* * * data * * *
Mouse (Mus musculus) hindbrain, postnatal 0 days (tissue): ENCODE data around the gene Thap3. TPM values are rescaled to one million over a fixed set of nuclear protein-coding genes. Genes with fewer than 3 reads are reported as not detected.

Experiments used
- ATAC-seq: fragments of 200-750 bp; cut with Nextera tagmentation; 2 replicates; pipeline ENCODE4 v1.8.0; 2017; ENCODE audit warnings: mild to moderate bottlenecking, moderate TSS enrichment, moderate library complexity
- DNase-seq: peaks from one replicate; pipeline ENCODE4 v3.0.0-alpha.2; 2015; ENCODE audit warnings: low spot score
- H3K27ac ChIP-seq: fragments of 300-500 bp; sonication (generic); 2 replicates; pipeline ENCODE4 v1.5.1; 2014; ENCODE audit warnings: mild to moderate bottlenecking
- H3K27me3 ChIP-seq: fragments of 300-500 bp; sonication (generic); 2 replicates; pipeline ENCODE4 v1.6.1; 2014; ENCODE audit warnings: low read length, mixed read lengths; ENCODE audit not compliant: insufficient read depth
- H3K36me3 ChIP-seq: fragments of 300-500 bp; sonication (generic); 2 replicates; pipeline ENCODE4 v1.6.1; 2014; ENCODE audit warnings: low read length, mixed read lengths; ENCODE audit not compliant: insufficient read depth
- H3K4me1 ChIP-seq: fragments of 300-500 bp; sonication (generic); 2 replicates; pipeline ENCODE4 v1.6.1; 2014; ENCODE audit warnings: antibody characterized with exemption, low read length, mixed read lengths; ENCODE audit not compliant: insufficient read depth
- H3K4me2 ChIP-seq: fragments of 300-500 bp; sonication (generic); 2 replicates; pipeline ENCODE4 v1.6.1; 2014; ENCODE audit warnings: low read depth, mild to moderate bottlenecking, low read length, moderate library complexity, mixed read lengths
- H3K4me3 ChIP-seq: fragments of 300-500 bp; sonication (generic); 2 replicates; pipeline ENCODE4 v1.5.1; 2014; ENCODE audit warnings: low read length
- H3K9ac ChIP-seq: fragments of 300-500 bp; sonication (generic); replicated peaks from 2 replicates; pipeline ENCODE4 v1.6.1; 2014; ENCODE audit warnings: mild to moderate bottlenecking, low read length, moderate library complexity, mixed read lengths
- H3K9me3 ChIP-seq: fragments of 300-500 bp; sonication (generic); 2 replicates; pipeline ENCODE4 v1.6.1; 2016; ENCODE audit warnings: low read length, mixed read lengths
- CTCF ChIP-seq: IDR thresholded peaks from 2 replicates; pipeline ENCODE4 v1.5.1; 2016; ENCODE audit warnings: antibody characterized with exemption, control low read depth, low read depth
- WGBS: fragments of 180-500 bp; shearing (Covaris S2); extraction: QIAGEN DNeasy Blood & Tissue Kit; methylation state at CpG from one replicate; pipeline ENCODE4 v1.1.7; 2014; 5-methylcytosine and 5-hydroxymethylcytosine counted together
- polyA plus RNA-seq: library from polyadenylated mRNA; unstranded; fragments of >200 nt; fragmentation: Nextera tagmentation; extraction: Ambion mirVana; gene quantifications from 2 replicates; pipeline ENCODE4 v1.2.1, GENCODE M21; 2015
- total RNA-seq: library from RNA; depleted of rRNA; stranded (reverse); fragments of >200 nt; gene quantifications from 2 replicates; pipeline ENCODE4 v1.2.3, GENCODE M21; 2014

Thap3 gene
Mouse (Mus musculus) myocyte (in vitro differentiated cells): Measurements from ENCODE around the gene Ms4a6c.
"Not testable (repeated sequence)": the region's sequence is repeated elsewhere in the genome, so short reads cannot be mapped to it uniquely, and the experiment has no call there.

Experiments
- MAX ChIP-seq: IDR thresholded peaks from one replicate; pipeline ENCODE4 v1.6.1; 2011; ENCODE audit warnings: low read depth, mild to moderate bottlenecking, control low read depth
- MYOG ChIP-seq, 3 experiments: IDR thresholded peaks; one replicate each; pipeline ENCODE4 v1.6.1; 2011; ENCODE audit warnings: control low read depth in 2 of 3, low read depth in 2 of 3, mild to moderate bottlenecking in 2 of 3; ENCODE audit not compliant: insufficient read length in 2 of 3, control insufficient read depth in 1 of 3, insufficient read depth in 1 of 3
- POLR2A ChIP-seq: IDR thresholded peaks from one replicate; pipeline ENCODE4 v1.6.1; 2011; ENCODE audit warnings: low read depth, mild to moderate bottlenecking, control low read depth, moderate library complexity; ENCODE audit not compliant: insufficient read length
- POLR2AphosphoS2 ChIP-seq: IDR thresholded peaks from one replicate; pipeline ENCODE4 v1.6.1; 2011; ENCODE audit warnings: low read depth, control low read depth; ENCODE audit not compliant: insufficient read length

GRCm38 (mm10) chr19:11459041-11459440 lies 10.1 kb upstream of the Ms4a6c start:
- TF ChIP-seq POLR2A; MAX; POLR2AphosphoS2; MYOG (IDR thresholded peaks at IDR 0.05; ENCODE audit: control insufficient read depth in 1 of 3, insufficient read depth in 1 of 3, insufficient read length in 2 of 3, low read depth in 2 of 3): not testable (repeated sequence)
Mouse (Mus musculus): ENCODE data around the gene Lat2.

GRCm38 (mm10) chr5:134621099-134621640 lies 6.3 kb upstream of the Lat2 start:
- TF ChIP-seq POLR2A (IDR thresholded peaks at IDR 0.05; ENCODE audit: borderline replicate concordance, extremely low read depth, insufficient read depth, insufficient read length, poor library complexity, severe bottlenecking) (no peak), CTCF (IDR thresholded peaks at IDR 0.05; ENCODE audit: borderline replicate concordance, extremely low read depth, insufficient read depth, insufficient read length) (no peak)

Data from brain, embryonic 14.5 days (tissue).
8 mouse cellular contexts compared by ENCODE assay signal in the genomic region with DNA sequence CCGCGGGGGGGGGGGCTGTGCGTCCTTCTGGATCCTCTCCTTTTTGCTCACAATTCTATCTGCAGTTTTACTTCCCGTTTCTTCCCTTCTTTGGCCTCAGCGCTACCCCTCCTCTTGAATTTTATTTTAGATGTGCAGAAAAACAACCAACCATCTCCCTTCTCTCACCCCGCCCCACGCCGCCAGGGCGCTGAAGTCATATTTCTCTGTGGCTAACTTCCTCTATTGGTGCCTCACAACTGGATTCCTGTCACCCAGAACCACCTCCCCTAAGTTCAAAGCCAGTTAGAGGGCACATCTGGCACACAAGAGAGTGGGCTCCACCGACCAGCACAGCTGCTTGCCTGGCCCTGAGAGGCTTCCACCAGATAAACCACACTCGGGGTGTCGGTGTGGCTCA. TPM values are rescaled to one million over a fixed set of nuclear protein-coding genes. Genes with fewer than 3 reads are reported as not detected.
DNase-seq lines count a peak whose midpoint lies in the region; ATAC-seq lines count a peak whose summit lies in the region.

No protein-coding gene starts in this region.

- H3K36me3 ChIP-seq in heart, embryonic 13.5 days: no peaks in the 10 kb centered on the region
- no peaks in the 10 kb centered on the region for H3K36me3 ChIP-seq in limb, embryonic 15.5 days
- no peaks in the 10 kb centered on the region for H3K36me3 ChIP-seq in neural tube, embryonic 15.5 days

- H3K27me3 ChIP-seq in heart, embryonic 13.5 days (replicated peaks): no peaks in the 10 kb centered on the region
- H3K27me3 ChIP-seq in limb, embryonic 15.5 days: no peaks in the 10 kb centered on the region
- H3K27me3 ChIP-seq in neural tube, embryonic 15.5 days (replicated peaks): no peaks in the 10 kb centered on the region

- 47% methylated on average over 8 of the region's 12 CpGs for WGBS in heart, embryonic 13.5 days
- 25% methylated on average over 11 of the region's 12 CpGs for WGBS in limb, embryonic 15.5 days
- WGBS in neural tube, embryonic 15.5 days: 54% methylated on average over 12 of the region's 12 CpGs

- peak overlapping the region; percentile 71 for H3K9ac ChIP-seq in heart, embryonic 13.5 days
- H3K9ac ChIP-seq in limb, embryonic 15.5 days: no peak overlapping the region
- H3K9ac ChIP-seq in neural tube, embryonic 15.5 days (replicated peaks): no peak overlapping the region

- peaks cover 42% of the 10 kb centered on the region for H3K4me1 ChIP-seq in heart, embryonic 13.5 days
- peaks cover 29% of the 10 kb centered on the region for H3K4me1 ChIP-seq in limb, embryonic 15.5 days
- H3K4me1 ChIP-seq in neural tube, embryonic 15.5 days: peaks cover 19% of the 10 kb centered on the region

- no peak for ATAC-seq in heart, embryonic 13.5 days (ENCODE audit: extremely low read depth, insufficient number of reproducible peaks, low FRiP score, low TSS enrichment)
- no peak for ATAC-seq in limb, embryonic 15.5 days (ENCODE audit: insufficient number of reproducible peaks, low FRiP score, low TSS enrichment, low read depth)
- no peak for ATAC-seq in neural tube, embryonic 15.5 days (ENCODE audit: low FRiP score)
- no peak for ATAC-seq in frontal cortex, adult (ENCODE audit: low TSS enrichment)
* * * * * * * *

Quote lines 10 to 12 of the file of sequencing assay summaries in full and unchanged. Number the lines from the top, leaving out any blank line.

- H3K4me3 ChIP-seq: fragments of 300-500 bp; sonication (generic); 2 replicates; pipeline ENCODE4 v1.5.1; 2014; ENCODE audit warnings: low read length
- H3K9ac ChIP-seq: fragments of 300-500 bp; sonication (generic); replicated peaks from 2 replicates; pipeline ENCODE4 v1.6.1; 2014; ENCODE audit warnings: mild to moderate bottlenecking, low read length, moderate library complexity, mixed read lengths
- H3K9me3 ChIP-seq: fragments of 300-500 bp; sonication (generic); 2 replicates; pipeline ENCODE4 v1.6.1; 2016; ENCODE audit warnings: low read length, mixed read lengths